Application Programming Interface, commonly known as API, is a set of functions that allow downstream applications capability to access the features or data of a black box business application. In the current age of computer applications, APIs are abundantly available and are the cornerstone of business strategies; however, the beginning of APIs consisted of confusing approaches related to documentation and implementation of the code coupled with the high code complexity. Initially, the concepts of middleware, such as CORBA and RPC, capable of some interoperability gave rise to API frameworks, such as SOAP.

Simple Object Access Protocol (SOAP) is advertised as a simple general-purpose API framework capable of complete interoperability. If true, this could have addressed many of the issues faced by the previous solution of middleware proposed to solve the same problems. SOAP did pave the way to better interoperability in the client-server application model; however, it was far for being either general-purpose or straight forward. SOAP was based on XML and was hard to code as well as it proved difficult for third parties to understand and interact with. In addition to this, SOAP APIs were not efficient regarding server resource management.

In 2000, Roy Fielding presenting the concept of REST API in his Doctoral Dissertation. Based on his initial suggestions as well as input for the developer community, following essential concepts related to REST API:

  • Uniform interface: Use of HTTP verbs (GET, PUT, POST, DELETE) with URIs as resources should be used for a HTTP response with a status and a body.
  • Stateless: The requests are self-descriptive for the purpose of clarity for the server to process that message.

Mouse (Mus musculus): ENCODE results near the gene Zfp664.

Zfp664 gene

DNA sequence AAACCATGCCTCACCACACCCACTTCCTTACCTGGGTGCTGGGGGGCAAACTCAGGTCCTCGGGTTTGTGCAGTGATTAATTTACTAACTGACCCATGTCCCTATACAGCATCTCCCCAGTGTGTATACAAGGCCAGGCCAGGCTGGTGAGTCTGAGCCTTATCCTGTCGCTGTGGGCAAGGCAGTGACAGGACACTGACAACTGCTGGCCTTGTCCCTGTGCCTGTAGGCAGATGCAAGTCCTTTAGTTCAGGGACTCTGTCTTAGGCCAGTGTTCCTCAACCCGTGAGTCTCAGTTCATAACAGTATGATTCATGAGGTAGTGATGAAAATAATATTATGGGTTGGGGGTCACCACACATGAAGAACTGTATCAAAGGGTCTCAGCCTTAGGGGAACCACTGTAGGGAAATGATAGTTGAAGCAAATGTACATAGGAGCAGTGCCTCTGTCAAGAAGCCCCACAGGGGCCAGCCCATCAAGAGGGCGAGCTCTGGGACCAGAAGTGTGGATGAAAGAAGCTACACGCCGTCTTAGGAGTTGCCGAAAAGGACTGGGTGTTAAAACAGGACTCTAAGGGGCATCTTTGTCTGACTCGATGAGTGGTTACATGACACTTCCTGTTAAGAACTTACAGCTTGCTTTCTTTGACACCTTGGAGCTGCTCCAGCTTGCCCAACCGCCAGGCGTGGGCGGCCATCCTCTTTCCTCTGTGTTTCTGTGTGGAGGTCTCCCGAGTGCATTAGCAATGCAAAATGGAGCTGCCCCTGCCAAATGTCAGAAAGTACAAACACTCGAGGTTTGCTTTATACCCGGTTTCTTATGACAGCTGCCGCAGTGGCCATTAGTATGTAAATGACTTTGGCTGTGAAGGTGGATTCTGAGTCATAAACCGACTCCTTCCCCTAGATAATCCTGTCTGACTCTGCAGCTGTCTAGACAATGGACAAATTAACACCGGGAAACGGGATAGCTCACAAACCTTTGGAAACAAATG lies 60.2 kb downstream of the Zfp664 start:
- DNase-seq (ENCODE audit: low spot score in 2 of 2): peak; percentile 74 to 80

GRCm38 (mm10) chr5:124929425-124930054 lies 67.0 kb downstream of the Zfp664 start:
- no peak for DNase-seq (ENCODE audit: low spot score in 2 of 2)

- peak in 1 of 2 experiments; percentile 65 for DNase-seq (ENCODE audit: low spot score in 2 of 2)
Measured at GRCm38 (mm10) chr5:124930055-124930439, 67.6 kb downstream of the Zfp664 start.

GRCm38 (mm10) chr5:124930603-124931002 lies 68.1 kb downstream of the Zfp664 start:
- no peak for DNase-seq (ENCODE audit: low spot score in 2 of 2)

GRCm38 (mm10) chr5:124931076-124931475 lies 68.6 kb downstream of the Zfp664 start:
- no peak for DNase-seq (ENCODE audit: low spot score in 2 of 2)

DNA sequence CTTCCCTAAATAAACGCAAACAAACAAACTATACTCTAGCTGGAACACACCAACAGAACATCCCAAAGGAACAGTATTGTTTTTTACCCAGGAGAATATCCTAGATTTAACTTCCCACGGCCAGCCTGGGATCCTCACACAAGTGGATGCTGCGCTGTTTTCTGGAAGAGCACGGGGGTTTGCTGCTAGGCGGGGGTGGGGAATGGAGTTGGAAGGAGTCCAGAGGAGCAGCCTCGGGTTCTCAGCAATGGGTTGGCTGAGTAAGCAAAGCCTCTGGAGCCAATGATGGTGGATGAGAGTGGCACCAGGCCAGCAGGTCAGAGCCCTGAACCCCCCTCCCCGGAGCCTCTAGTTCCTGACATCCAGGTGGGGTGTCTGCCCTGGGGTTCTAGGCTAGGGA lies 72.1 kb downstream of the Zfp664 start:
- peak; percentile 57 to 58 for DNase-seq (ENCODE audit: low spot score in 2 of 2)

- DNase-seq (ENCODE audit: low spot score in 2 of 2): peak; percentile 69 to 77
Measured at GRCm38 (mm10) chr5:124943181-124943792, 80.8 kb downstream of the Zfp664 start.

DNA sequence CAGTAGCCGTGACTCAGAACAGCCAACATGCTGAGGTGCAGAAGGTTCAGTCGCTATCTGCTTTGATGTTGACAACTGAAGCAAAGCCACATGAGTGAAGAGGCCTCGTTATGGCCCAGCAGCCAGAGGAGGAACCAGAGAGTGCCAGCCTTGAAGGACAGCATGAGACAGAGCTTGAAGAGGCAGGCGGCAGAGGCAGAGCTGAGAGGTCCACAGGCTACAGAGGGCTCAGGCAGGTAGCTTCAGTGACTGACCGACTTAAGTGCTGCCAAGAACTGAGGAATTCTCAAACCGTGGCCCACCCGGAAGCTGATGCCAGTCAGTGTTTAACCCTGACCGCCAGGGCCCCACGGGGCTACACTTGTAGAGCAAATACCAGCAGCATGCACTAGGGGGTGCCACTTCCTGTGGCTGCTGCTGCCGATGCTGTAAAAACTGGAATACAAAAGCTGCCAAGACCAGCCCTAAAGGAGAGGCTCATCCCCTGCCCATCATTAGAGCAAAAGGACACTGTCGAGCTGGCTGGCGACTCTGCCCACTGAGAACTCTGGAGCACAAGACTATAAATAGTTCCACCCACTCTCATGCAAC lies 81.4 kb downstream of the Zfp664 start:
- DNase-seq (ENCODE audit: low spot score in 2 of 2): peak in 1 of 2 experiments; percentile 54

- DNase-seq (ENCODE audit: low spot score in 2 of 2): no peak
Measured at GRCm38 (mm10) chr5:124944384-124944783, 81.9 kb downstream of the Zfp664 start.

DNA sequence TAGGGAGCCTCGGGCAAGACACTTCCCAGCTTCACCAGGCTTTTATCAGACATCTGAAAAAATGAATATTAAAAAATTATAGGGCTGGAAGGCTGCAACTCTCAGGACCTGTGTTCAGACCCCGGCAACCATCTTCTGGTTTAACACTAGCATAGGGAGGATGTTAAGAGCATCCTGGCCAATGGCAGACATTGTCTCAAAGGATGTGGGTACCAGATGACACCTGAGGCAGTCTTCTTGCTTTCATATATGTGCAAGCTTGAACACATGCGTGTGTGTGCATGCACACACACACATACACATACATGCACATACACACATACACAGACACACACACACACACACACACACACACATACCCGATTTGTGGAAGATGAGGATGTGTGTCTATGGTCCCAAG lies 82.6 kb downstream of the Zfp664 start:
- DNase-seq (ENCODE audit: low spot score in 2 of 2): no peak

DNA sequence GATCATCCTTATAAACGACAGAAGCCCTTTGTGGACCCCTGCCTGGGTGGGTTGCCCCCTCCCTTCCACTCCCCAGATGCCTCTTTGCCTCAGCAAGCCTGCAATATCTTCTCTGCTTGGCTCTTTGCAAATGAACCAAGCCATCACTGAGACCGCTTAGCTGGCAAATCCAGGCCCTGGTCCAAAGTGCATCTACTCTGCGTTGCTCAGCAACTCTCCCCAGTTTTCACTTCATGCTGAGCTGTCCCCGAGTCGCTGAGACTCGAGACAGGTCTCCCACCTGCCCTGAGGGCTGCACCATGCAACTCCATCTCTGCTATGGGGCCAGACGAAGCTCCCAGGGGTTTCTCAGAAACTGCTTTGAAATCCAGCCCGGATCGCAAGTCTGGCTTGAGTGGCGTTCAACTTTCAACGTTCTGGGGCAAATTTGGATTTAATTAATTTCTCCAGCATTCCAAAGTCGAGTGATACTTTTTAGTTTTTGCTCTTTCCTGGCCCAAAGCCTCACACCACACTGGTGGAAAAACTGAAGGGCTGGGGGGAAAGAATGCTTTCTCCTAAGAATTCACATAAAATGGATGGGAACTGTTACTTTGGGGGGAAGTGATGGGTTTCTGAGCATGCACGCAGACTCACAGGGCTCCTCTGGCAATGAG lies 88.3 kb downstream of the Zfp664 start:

• Client-server: There needs to be the clear difference between the caller (client) and callee (server) applications.

The REST APIs are to some extent simple and easy to implement as well as efficient and interoperable. In addition to this, REST API is current supported by all the cloud providers specially Amazon.

Even though quite useful, the REST APIs has some shortcomings which have come to light due to the change in the nature of business application. Among many other issues, one biggest and central to death of the REST APIs are the real-time application, such as stock exchange /selling applications. This has paved the way towards a new type of APIs named as GraphQL.

The GraphQL is a query language for APIs and runtime for fulfilling those queries with existing data. In addition to this, the GraphQL provides a complete and understandable description of the data in your API, gives clients the power to ask for exactly what they need and nothing more, makes it easier to evolve APIs over time, and enables powerful developer tools. For further understanding, in a standard REST API, the endpoint is the identity of the called object whose shapes, and size is determined by the server. On the other hand, in the GraphQL, the identity is separate from endpoint and the server declares the available resources, while the client request what is required. Moreover, importantly the GraphQL API framework is implemented by the Amazon Web Services (AWS). In this series of articles on the GraphQL API, we will explore AWS implementation of the API specially related to real-time data applications, such as stock exchanges and chatting applications.

Finally, in this article, we have took at a very brief preview of the past technology that played important role in the development of the current paradigm of REST APIs. In addition to this, problems with previous technologies and how they are different to the REST APIs are also touched on. In the end we intrdouced new GraphQL APIs and important difference between the two framework.

Amazon Web Services, WebAPI

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